MELBOURNE, Australia – India and Australia shared an undulating first day of the first test Monday after an impressive debut by Australia opener Ed Cowan was marred by a middle order collapse made worse by dubious umpiring decisions. Cowan and former captain Ricky Ponting shared a century stand to put the hosts on top at the Melbourne Cricket Ground early, but India struck back with three wickets for just nine runs after tea to seize the initiative.
Brad Haddin and Peter Siddle then shared an unbeaten innings-steadying 63-run partnership to steer Australia to 277-6 at stumps. The post-tea middle-order stumble was precipitated by India paceman Zaheer Khan (2-49), who bowled Australia captain Michael Clarke for 31 and had Mike Hussey controversially caught behind for a duck with the next ball. Cowan, who top-scored with a watchful 68 from 177 balls, became the third wicket to fall in just 19 deliveries when caught behind off Ravichandran Ashwin as Australia slid from 205-3 to 214-6. “It was a great day’s cricket,” Cowan said. “The bat had it’s moments, the ball had its moments, it was a good cricket wicket. “They bowled really well in patches and we batted really well in patches, and we’ve got our noses ahead.” When Cowan fell, India carried all the momentum and it looked like Australia was in the midst of another of the giant batting collapses that had plagued the team in recent series. However Haddin (21 not out) and Siddle (34 not out) put on a disciplined performance to put the game back on an even keel, having seen off the second new ball.
Hussey, struggling for runs of late and with his place in the team under threat, walked disgustedly from the field after being given out by umpire Marias Erasmus. Television replays indicated the ball hit Hussey’s shoulder, but Australia could not challenge the decision under the Umpire Decision Reviews System because it is not being used in this series after the Indian cricket board raised concerns over its accuracy. There was also a degree of doubt at Cowan’s dismissal, while India suffered itself for its dogmatism over DRS, as Haddin was given not out in an lbw decision that was tough on the tourists. “I’ve been a consumer of test cricket for so long and this is day one on the job for me, but as someone who loves their cricket and watches a lot of cricket, I just don’t understand why it can’t be handed down by the ICC for (the review system) to be uniform in all games,” Cowan said. Cowan combined for a 113-run stand with Ponting (62) after lunch, putting Australia temporarily in control after the loss of David Warner and Shaun Marsh to Umesh Yadav (3-96) in the morning session. The 37-year-old Ponting, a veteran of 158 tests, has weathered persistent calls for his retirement this year and was selected for the Boxing Day test despite managing scores of just 5 and 16 in his previous match against New Zealand. He answered the doubters with his 58th test half-century, prompting a standing ovation from 70,000-plus fans. Ponting became Yadav’s third victim when he was caught in slips by V.V.S. Laxman for 62 shortly before tea. Yadav, playing in just his third test, said it was a great moment for him to be bowling to Ponting, but said every wicket was special.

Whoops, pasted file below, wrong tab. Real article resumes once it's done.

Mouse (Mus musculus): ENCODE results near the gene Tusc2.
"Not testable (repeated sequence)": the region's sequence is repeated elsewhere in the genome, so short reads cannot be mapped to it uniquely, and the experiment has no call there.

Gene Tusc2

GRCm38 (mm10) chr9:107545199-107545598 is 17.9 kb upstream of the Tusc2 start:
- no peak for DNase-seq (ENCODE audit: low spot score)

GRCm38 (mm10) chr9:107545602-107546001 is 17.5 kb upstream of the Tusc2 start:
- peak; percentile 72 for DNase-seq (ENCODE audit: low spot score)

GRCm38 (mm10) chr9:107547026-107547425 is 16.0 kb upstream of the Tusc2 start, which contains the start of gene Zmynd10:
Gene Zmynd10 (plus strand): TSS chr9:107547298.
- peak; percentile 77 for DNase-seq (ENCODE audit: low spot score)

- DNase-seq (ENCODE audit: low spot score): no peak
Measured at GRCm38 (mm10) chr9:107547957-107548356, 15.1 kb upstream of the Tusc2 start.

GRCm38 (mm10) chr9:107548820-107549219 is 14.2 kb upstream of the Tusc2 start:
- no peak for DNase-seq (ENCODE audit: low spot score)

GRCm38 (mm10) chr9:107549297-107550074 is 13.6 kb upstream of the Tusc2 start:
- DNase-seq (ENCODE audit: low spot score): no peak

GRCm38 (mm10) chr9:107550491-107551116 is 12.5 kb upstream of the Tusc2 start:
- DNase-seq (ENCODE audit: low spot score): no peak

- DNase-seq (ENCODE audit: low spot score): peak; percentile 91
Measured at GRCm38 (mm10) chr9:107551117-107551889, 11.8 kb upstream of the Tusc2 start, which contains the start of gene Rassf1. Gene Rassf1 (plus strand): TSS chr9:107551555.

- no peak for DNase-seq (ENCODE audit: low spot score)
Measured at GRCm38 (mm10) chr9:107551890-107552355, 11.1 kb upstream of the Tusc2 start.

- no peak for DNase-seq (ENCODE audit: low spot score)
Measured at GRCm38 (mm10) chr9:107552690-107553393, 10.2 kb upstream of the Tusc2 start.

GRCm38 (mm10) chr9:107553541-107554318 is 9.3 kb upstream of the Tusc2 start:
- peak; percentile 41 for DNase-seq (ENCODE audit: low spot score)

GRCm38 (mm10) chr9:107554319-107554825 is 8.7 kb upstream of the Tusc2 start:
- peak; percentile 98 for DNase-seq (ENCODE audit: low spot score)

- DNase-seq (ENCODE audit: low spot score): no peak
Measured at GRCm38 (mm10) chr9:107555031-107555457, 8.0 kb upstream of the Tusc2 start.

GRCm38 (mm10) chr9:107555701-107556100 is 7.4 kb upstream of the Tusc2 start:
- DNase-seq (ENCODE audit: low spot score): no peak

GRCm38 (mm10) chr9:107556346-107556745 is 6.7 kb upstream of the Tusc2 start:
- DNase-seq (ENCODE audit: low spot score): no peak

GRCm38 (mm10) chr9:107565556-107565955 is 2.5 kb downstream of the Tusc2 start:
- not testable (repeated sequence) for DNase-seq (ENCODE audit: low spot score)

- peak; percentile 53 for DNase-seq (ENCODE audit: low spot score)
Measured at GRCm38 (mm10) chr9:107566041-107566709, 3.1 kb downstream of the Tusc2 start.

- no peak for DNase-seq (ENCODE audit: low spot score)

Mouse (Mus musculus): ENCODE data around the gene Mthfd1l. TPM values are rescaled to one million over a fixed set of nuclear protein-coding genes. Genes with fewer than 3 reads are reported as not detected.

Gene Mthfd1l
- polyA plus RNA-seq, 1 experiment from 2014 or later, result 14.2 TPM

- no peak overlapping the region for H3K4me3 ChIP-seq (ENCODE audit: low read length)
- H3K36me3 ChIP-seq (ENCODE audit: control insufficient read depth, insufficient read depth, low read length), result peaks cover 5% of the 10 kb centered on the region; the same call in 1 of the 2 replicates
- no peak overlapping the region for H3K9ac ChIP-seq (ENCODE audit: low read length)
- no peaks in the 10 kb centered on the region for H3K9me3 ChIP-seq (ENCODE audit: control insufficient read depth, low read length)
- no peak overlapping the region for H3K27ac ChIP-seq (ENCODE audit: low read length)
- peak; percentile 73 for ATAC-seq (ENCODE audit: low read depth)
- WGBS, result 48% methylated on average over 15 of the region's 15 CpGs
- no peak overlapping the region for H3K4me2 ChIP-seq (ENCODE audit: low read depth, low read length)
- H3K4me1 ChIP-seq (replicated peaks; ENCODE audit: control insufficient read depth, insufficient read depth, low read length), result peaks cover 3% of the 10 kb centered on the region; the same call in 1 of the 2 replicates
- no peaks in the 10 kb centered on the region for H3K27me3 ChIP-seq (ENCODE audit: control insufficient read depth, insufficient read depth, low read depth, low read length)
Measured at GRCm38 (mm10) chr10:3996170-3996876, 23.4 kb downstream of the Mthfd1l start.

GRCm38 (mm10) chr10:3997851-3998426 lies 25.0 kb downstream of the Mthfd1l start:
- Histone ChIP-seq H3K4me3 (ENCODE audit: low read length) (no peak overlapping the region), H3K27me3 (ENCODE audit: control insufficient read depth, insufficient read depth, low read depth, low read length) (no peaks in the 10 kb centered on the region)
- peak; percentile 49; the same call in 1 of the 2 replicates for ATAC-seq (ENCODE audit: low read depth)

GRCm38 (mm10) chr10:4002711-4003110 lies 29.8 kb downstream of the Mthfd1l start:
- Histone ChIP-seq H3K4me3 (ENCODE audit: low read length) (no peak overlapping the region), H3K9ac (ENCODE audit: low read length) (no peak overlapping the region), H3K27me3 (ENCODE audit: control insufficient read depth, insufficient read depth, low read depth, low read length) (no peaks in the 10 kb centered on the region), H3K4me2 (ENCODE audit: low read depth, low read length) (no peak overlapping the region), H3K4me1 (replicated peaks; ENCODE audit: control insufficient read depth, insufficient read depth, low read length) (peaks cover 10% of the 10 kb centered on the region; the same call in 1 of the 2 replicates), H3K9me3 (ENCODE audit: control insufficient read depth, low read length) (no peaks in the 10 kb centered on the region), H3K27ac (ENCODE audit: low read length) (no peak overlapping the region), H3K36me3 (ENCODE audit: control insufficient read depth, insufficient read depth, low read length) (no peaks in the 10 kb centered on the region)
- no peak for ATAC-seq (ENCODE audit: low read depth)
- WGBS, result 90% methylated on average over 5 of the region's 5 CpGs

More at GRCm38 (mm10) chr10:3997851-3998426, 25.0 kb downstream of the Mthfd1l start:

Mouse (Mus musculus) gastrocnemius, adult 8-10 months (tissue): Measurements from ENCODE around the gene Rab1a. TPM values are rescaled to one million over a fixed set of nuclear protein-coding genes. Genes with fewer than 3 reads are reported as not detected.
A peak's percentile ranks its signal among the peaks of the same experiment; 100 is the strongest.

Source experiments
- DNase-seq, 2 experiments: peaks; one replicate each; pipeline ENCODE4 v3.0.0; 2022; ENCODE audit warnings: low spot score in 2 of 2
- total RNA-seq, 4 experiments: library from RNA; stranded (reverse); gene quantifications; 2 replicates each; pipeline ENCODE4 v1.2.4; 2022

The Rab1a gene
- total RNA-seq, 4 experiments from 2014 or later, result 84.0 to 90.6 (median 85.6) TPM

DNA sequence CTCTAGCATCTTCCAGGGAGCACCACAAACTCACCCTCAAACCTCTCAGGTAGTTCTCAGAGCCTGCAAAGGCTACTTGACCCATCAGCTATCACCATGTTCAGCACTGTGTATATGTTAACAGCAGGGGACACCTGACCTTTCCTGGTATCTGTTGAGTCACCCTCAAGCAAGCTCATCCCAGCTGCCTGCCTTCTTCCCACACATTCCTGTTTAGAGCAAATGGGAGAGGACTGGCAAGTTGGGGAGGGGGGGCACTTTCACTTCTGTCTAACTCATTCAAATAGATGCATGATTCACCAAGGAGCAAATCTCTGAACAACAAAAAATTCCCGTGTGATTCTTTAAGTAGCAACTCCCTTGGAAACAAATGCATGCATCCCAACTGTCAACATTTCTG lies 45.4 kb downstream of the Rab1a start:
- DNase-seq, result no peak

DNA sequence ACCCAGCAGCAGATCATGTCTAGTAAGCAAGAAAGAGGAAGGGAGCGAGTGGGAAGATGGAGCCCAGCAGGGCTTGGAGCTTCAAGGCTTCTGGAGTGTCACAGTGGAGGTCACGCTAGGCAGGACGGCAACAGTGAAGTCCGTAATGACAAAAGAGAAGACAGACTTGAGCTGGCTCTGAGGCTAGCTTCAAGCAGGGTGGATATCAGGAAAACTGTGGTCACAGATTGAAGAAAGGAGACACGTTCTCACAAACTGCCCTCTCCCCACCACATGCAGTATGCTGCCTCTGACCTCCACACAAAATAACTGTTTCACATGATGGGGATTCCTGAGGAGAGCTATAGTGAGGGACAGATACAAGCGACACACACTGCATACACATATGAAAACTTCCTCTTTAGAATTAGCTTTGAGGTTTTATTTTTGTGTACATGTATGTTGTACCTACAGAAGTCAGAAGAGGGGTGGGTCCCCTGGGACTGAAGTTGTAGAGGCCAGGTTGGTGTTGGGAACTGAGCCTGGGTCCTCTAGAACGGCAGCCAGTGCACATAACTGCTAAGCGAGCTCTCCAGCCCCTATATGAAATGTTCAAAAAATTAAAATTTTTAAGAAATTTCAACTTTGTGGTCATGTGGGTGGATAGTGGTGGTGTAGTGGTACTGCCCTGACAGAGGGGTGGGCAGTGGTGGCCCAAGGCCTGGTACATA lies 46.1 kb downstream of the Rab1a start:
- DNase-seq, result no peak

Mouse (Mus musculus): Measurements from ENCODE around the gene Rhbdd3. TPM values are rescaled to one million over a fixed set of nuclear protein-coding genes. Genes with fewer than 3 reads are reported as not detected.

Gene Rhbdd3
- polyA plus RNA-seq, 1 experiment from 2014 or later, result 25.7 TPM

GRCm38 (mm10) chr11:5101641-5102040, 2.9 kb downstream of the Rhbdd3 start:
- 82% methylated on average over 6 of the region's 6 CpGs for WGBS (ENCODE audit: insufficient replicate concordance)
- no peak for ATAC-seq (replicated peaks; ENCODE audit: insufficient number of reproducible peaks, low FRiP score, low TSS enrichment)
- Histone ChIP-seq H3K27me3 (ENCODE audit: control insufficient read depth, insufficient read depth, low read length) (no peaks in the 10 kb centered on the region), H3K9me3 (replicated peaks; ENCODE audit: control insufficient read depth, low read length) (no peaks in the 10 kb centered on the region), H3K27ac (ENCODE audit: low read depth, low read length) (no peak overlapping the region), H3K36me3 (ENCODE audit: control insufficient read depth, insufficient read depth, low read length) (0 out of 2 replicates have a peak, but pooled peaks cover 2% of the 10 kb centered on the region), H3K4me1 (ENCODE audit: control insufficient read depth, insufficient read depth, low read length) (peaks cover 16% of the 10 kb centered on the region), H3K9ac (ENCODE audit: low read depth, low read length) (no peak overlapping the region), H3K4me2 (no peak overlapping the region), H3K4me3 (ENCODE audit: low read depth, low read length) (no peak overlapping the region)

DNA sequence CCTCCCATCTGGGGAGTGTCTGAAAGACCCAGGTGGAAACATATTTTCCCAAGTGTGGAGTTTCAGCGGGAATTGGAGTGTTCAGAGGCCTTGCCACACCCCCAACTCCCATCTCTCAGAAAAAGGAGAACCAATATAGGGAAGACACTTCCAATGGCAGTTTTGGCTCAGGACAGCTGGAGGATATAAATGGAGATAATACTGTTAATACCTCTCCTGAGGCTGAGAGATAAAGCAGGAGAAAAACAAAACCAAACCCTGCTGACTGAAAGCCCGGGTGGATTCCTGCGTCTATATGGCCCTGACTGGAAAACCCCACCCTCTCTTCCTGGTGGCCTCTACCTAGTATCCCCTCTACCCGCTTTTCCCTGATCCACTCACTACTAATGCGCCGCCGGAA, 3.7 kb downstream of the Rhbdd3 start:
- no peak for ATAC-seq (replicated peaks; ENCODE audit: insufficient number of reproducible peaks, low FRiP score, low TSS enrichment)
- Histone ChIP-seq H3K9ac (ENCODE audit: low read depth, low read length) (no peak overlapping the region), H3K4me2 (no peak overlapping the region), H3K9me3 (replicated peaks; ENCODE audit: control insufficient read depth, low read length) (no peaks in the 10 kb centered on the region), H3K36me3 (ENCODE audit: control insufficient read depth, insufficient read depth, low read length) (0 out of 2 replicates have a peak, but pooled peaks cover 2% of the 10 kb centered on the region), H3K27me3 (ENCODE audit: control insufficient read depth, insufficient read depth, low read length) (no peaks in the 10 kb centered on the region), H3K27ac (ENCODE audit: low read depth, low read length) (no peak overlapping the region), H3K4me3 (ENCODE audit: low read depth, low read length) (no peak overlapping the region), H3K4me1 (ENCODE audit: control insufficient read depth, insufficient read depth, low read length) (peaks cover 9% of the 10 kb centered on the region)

“I just wanted to do the best for my country,” he said. Yadav took the first three wickets, having removed Warner and Marsh before the Cowan-Ponting partnership. Warner, who carried his bat for an unbeaten 123 in just his second test earlier this month against New Zealand, smashed 37 off 49 deliveries before being caught by wicketkeeper Mahendra Singh Dhoni off the first ball after a brief rain delay when attempting to hook Yadav. Marsh faced just six balls before being caught for a duck by Virat Kohli at gully, celebrated by a sizable and vocal crowd of Indian supporters. Cowan started his first test in cautious fashion, in contrast to Warner’s dashing approach after Clarke won the toss and elected to bat on a green MCG wicket.
“As an opening batsman it’s my job to try and set the game up,” Cowan said. “I should have been a lot more nervous, but at the end of the day being relaxed really helped me through it.” Melbourne was battered by storms and torrential rain Sunday night, but play began on time Monday despite the damp conditions and heavy skies. The players left the field briefly due to a shower midway through the first session but returned after just a few minutes, and the start of the second session was delayed by 40 minutes due to drizzle.